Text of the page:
Once upon a time, Microsoft bestrode the software world like a ruthless cartoon villain, gobbling up rivals and defying pleas for restraint from regulators. But the once impregnable giant has now been humbled: following an acrimonious 10-year antitrust battle with European regulators, Microsoft on Dec. 16 finally agreed to open its Windows operating system to rival Web browsers in Europe.
Starting in March, people who use the Microsoft system Windows 7, XP or Vista in Europe will be offered a choice of 12 different search engines, rather than just the already installed Microsoft browser, Internet Explorer. The company will also allow computer makers to set any browser as default, not just Explorer.
While it may seem a trivial issue to allow rivals like Mozilla Firefox and Apple Safari to put their icons on Microsoft screens, the concession could signal the end of the company's domination of the browser market. Until now, Microsoft has used its near monopoly in operating systems to foist Explorer on Windows users despite the fact that the browser is widely derided by computer experts and everyday users alike as being clunky. Critics say this brutal marketing strategy explains why Explorer accounts for about 64% of global Internet traffic, followed by Firefox at 25% and Safari and Google Chrome at 4% apiece, according to Web-analytics company Net Applications.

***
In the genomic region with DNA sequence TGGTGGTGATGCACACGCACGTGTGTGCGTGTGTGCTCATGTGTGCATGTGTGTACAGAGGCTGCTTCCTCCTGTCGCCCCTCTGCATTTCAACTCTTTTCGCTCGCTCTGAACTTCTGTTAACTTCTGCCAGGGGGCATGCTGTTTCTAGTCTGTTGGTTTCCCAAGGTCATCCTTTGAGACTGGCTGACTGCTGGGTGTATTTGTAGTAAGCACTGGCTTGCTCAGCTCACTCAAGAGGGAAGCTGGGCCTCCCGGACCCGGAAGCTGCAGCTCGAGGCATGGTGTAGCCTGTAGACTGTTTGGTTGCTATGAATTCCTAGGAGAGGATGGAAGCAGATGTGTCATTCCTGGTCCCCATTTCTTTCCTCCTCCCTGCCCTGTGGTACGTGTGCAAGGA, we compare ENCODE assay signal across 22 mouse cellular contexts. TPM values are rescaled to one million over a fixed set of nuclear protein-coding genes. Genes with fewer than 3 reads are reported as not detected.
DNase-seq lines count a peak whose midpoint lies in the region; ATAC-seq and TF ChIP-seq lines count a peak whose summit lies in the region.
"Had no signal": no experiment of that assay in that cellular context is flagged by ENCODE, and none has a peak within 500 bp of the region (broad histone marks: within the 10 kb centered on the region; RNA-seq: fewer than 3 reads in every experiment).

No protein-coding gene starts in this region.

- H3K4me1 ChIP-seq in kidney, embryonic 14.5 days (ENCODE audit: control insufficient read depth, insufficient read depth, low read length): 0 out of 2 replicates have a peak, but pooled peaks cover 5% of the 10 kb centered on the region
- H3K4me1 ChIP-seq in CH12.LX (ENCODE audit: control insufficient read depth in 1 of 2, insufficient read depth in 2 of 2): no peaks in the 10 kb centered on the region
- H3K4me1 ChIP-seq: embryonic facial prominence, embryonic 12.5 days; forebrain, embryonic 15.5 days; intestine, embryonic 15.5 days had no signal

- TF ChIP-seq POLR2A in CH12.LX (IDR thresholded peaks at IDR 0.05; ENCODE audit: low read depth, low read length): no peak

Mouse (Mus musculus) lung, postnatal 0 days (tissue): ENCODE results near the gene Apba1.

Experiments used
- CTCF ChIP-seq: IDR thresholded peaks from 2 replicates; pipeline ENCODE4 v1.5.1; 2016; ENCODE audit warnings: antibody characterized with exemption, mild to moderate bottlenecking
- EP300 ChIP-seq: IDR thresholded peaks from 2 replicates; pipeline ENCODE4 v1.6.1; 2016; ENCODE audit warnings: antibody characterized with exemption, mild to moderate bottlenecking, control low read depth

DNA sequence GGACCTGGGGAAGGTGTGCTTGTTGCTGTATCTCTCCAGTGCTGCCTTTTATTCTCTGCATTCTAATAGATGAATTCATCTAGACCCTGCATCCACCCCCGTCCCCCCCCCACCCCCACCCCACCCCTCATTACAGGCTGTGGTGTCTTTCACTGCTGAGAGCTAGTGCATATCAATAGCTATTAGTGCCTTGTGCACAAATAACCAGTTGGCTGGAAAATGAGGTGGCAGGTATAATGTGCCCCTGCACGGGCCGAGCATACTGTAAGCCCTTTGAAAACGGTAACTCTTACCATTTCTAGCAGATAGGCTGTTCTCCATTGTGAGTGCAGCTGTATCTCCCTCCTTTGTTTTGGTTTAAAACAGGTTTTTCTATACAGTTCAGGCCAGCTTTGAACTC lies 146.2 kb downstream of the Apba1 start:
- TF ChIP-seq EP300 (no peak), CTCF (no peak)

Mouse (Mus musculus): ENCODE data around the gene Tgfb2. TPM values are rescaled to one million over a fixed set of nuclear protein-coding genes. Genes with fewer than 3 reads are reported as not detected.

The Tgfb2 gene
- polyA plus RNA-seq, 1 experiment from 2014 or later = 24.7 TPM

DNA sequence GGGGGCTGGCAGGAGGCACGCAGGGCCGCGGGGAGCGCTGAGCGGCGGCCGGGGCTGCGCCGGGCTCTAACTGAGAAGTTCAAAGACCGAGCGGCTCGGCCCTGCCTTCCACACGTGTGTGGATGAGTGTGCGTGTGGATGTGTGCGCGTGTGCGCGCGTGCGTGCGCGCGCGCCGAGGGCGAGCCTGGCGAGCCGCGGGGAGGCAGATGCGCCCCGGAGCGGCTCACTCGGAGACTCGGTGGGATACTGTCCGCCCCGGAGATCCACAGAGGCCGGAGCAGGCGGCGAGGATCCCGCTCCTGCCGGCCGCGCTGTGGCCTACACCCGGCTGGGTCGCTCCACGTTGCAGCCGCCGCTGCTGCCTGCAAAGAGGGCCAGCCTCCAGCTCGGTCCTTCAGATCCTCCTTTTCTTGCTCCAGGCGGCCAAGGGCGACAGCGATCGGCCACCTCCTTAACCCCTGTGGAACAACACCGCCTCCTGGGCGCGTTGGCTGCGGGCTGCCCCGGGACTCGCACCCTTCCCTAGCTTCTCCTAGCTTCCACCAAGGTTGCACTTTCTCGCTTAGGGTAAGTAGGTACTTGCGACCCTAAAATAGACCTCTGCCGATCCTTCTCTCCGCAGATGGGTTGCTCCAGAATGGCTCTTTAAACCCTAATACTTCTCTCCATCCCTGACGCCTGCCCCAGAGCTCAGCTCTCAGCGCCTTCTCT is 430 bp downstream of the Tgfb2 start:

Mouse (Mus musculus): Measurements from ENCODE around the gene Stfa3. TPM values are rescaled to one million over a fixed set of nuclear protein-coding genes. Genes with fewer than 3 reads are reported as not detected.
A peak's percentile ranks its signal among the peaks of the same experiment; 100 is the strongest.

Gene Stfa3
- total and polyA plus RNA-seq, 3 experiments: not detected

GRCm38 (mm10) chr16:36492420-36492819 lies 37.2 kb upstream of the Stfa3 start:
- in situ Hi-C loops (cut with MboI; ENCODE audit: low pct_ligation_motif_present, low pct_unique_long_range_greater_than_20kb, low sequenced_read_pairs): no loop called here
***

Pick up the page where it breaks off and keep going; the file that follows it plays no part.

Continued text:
OpenForum Europe (OFE), a nonprofit lobbying group advocating open-source software, says Microsoft's tactics have also stifled the browser market, making innovation difficult. But this could change now that Microsoft's competitors will have greater access to consumers. New features and applications are always being introduced in the mobile-computing market, for example, where no dominant operating system exists. "With real browser choice, we expect innovation to take off," says Graham Taylor, the chief executive of OFE.
Microsoft's move came as part of a legal settlement with the European Commission after a decade of skirmishes with the E.U.'s antitrust authority. Neelie Kroes, the E.U. competition commissioner, says Microsoft's previous approach denied consumers a fair choice. "It is as if you went to the supermarket and they only offered you one brand of shampoo on the shelf, and all the other choices are hidden out the back," Kroes said. "What we are saying today is that all the brands should be on the shelf." The settlement won't have a direct effect on the U.S. market, although it could lead to increased pressure on the company to open its systems to rivals there too.
Microsoft has always insisted that people had a choice of browsers. The company says that with the settlement, European Windows users will now simply be more aware of their options. "They're all used today, so that doesn't really change," says Brad Smith, Microsoft's senior vice president and general counsel in Redmond, Wash.
But rivals are hailing the deal as a turning point for the industry. "I think this settlement has the potential to change the status quo," says Sundar Pichai, head of Google's Chrome browser team. "Most consumers in the past have chosen Internet Explorer because it came on their computers. Now the decision will be made on the merits."